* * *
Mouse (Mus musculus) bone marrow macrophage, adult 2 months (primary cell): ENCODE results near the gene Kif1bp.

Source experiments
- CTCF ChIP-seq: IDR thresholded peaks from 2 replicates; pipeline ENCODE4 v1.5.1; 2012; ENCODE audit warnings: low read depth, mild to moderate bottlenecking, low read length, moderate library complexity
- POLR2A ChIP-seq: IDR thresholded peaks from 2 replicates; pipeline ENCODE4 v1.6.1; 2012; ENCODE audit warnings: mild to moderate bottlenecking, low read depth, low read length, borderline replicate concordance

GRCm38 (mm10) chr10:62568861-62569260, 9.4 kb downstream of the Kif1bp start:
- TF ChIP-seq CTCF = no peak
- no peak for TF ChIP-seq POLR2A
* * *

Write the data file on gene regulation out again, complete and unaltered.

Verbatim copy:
Mouse (Mus musculus) bone marrow macrophage, adult 2 months (primary cell): ENCODE results near the gene Kif1bp.

Source experiments
- CTCF ChIP-seq: IDR thresholded peaks from 2 replicates; pipeline ENCODE4 v1.5.1; 2012; ENCODE audit warnings: low read depth, mild to moderate bottlenecking, low read length, moderate library complexity
- POLR2A ChIP-seq: IDR thresholded peaks from 2 replicates; pipeline ENCODE4 v1.6.1; 2012; ENCODE audit warnings: mild to moderate bottlenecking, low read depth, low read length, borderline replicate concordance

GRCm38 (mm10) chr10:62568861-62569260, 9.4 kb downstream of the Kif1bp start:
- TF ChIP-seq CTCF = no peak
- no peak for TF ChIP-seq POLR2A